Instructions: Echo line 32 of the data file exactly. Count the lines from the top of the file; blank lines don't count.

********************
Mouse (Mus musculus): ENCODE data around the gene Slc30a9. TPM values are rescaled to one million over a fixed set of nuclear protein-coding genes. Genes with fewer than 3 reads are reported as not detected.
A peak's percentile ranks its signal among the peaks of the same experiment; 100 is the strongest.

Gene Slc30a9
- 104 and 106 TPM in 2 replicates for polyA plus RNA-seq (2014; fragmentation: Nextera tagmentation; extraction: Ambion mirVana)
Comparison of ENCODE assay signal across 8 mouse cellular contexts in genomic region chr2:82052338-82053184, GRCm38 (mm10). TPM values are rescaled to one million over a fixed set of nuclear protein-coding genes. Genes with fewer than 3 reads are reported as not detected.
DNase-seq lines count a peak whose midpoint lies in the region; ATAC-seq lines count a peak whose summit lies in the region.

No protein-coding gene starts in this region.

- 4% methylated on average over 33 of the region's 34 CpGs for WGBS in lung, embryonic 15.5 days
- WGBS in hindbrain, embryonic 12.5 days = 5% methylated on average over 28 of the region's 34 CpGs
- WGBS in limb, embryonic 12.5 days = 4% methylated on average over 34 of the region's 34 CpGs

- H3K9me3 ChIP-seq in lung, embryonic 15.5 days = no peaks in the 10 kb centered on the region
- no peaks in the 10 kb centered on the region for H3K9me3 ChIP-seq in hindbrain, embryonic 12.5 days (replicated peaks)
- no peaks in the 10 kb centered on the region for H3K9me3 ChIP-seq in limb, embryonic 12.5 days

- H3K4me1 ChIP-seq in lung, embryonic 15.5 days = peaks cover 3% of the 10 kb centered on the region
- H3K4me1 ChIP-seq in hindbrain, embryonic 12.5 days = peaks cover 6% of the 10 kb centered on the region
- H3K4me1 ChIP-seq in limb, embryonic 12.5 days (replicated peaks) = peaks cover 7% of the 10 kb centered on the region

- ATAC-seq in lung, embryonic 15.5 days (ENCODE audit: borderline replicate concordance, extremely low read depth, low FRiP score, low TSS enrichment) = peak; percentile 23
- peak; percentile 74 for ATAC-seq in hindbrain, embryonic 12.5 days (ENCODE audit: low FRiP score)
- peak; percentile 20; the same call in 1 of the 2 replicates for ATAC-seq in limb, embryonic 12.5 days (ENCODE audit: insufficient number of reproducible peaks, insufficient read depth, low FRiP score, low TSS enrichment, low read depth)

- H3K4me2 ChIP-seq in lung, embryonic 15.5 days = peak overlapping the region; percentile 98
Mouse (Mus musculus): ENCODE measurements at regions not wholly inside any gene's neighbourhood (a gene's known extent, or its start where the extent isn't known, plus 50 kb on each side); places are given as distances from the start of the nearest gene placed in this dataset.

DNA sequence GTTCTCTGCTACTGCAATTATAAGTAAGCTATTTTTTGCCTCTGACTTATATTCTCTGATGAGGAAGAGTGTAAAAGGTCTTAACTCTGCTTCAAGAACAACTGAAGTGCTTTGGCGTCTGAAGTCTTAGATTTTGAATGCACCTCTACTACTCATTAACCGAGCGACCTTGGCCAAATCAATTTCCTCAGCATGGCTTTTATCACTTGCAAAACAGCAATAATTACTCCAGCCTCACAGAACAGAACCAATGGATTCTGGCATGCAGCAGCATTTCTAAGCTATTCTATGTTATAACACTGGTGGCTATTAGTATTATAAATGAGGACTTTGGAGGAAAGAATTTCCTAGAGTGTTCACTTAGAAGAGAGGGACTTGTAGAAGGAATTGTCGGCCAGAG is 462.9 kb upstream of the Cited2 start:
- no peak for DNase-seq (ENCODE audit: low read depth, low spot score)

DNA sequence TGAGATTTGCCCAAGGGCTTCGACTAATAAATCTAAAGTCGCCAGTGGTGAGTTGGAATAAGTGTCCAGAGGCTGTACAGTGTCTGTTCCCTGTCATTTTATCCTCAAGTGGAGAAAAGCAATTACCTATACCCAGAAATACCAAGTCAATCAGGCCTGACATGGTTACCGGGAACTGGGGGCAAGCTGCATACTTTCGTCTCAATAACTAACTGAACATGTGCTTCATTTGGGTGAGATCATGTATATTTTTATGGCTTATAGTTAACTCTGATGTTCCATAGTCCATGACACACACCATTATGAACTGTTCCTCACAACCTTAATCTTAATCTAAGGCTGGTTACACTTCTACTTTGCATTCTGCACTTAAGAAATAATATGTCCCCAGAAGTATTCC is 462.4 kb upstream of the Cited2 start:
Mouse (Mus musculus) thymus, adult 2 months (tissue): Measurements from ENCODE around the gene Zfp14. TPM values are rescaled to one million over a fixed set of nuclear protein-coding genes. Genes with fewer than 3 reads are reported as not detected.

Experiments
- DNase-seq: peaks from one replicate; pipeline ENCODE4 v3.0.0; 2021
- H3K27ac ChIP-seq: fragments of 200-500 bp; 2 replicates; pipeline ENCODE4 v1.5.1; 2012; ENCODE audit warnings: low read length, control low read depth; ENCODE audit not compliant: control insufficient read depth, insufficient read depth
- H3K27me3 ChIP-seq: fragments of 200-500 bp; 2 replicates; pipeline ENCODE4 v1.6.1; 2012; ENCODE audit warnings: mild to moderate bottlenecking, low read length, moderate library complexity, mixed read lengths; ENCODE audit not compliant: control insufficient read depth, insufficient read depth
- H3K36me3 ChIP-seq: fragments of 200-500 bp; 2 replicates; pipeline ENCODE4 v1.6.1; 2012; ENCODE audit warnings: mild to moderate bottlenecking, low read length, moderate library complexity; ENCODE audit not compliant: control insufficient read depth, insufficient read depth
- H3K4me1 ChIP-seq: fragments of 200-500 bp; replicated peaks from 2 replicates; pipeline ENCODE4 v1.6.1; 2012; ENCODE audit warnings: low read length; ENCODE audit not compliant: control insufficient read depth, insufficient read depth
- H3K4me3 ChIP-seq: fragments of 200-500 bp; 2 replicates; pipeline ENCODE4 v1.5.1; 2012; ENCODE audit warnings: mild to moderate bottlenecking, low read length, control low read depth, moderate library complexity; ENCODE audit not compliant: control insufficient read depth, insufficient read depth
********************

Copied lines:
- H3K4me3 ChIP-seq: fragments of 200-500 bp; 2 replicates; pipeline ENCODE4 v1.5.1; 2012; ENCODE audit warnings: mild to moderate bottlenecking, low read length, control low read depth, moderate library complexity; ENCODE audit not compliant: control insufficient read depth, insufficient read depth